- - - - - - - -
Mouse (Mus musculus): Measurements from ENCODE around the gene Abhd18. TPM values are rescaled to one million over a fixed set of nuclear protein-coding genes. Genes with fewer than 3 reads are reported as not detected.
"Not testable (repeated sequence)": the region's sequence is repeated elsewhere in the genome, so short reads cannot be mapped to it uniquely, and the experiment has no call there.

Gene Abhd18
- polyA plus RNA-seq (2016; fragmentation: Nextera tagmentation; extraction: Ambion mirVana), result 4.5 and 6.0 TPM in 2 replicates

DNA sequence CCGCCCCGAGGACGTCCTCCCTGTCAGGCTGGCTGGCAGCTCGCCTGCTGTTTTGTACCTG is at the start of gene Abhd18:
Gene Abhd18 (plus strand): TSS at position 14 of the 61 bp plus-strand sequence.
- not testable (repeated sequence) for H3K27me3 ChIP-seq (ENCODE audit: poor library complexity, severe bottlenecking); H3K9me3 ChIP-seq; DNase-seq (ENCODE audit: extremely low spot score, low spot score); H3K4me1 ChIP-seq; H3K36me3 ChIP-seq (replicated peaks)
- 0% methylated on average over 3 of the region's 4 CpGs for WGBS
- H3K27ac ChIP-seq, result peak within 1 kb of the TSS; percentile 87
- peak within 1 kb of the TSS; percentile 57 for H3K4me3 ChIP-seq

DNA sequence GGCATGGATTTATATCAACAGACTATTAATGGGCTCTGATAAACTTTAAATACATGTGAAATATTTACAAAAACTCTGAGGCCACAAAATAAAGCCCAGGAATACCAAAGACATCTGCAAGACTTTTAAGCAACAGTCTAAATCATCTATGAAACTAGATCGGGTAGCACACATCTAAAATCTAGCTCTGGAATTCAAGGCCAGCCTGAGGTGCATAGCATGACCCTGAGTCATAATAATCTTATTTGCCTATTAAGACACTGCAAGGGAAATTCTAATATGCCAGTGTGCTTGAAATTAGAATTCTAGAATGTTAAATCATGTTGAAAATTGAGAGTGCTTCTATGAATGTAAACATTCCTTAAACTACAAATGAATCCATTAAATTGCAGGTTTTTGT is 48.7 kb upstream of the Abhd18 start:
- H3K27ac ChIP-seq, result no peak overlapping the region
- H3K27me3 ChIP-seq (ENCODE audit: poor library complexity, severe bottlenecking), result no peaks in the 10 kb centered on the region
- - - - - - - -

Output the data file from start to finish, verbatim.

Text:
Mouse (Mus musculus): Measurements from ENCODE around the gene Abhd18. TPM values are rescaled to one million over a fixed set of nuclear protein-coding genes. Genes with fewer than 3 reads are reported as not detected.
"Not testable (repeated sequence)": the region's sequence is repeated elsewhere in the genome, so short reads cannot be mapped to it uniquely, and the experiment has no call there.

Gene Abhd18
- polyA plus RNA-seq (2016; fragmentation: Nextera tagmentation; extraction: Ambion mirVana), result 4.5 and 6.0 TPM in 2 replicates

DNA sequence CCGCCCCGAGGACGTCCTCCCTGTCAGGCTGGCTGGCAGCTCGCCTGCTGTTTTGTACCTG is at the start of gene Abhd18:
Gene Abhd18 (plus strand): TSS at position 14 of the 61 bp plus-strand sequence.
- not testable (repeated sequence) for H3K27me3 ChIP-seq (ENCODE audit: poor library complexity, severe bottlenecking); H3K9me3 ChIP-seq; DNase-seq (ENCODE audit: extremely low spot score, low spot score); H3K4me1 ChIP-seq; H3K36me3 ChIP-seq (replicated peaks)
- 0% methylated on average over 3 of the region's 4 CpGs for WGBS
- H3K27ac ChIP-seq, result peak within 1 kb of the TSS; percentile 87
- peak within 1 kb of the TSS; percentile 57 for H3K4me3 ChIP-seq

DNA sequence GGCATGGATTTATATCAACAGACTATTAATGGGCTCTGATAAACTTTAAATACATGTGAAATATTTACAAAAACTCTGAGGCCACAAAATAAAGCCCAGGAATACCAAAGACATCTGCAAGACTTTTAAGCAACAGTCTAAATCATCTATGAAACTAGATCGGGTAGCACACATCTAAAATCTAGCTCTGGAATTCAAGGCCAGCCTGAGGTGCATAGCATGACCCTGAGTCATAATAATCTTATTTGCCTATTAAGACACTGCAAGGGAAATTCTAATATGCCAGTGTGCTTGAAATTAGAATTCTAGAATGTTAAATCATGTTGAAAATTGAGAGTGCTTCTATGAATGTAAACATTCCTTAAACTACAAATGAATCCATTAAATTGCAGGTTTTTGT is 48.7 kb upstream of the Abhd18 start:
- H3K27ac ChIP-seq, result no peak overlapping the region
- H3K27me3 ChIP-seq (ENCODE audit: poor library complexity, severe bottlenecking), result no peaks in the 10 kb centered on the region